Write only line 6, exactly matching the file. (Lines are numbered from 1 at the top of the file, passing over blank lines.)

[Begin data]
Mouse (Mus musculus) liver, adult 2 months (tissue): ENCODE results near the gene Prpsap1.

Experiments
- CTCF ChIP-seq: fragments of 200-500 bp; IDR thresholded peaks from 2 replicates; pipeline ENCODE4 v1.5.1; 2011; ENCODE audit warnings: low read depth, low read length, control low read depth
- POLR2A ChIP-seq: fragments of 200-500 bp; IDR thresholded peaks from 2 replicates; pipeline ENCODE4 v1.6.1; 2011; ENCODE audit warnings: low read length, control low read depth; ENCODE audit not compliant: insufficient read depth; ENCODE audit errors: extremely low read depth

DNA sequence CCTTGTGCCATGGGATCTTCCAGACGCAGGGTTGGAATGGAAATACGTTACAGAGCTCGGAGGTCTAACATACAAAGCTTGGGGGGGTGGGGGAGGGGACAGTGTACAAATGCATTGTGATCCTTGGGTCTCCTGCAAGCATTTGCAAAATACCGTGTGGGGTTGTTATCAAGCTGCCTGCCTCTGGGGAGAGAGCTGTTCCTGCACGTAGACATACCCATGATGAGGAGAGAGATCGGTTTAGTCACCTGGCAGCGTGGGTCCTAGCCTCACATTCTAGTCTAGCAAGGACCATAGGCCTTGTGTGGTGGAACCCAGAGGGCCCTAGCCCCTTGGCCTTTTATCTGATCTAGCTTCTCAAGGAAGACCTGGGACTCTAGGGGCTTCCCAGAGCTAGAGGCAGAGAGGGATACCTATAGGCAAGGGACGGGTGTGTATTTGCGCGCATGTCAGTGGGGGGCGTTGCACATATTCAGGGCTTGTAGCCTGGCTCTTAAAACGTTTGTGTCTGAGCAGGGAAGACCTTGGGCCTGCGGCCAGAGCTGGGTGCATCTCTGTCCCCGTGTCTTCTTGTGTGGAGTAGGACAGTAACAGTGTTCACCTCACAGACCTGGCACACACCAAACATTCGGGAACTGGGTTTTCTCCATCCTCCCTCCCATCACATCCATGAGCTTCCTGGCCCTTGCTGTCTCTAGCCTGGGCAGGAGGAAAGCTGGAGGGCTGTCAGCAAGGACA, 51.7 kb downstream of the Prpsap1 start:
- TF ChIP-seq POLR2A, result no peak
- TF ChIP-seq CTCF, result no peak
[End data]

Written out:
- TF ChIP-seq POLR2A, result no peak